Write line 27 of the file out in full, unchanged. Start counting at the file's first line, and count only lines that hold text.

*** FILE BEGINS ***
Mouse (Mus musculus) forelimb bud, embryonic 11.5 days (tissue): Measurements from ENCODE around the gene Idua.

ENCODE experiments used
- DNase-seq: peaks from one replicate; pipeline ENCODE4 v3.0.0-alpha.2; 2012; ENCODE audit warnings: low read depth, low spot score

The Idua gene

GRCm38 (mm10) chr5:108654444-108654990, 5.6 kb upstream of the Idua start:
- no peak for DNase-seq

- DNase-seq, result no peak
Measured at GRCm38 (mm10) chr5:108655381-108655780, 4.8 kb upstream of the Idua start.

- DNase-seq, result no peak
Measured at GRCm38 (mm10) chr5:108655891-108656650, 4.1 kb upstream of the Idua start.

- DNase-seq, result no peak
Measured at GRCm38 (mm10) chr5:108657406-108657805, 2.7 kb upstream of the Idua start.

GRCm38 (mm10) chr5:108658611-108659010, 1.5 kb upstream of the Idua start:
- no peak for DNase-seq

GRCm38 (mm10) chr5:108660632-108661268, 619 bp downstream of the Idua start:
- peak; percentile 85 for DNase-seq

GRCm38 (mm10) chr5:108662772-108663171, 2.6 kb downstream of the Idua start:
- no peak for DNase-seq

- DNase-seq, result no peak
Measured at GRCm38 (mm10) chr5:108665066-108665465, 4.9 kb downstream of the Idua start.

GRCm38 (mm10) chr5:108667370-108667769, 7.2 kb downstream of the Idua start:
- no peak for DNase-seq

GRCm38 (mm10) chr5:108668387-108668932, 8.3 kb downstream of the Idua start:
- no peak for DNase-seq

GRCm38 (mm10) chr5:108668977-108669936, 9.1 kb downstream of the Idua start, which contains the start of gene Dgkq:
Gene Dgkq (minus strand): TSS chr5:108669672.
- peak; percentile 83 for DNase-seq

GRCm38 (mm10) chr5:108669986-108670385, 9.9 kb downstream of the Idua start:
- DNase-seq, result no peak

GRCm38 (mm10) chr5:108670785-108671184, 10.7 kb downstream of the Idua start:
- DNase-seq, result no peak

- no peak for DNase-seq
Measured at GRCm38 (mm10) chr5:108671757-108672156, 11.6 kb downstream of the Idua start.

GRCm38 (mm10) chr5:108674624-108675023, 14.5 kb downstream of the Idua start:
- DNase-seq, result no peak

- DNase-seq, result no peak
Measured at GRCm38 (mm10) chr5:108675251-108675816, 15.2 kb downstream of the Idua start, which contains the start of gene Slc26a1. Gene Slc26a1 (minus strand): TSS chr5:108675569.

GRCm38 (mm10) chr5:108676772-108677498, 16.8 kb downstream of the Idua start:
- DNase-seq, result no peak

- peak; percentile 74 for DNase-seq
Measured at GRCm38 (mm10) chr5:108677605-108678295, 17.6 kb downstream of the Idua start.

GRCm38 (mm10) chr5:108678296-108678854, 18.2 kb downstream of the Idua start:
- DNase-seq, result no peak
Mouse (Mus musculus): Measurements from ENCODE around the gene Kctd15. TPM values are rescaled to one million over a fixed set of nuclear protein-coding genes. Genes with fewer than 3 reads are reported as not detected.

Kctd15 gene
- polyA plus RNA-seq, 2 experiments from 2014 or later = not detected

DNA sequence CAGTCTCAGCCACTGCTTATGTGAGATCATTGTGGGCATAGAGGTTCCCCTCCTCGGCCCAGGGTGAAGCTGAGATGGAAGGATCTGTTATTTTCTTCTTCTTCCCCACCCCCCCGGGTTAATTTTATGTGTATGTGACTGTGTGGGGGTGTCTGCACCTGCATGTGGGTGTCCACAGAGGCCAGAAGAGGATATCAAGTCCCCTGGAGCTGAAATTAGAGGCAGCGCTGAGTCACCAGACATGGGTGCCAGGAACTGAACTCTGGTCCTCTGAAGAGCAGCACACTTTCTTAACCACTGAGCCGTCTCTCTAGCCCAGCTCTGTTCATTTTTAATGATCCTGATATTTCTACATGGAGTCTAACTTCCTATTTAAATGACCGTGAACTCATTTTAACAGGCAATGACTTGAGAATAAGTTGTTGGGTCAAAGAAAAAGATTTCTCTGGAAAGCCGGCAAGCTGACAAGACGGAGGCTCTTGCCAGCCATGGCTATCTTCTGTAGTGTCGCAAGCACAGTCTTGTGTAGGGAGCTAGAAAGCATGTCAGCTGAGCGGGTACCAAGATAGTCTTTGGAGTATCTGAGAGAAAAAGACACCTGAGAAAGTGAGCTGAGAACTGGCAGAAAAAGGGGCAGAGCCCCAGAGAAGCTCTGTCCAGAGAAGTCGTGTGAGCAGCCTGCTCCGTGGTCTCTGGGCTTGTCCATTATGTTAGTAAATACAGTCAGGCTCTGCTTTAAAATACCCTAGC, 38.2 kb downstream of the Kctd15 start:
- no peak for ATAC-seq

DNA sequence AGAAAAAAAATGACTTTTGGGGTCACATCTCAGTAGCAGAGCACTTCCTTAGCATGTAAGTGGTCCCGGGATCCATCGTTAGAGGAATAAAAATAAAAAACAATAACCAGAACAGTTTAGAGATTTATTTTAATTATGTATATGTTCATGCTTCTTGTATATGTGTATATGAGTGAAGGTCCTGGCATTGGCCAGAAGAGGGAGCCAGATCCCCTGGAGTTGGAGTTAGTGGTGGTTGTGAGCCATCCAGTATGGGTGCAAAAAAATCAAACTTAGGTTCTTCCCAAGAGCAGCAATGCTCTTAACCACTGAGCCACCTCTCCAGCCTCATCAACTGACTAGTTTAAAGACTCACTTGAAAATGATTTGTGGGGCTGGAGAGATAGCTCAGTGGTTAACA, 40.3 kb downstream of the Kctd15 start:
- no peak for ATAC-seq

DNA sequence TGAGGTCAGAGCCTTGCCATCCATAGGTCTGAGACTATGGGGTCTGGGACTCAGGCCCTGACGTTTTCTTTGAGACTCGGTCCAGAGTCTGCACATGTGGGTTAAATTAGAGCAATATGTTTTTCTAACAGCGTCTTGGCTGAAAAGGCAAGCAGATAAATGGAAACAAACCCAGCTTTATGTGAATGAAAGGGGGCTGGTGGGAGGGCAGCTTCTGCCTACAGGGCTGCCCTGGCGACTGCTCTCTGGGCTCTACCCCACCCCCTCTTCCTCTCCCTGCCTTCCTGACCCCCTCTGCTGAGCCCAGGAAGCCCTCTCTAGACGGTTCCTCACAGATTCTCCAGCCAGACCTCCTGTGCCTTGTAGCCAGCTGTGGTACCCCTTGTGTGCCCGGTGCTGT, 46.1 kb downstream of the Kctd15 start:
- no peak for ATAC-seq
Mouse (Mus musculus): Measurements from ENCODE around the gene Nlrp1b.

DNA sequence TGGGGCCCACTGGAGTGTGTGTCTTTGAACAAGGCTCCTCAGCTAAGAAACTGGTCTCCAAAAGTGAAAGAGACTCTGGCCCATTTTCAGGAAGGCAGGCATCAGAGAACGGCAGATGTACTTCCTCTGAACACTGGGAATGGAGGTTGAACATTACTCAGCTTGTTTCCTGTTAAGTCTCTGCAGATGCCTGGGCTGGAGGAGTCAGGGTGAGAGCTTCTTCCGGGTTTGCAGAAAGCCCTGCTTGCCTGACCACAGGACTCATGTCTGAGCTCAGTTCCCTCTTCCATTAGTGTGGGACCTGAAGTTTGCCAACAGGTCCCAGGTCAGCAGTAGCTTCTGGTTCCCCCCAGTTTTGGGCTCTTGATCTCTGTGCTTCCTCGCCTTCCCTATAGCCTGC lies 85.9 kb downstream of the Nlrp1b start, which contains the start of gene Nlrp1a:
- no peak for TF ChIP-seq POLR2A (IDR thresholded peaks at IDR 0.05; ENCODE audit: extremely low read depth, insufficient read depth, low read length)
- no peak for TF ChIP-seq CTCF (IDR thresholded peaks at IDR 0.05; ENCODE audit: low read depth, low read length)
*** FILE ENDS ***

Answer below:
- peak; percentile 83 for DNase-seq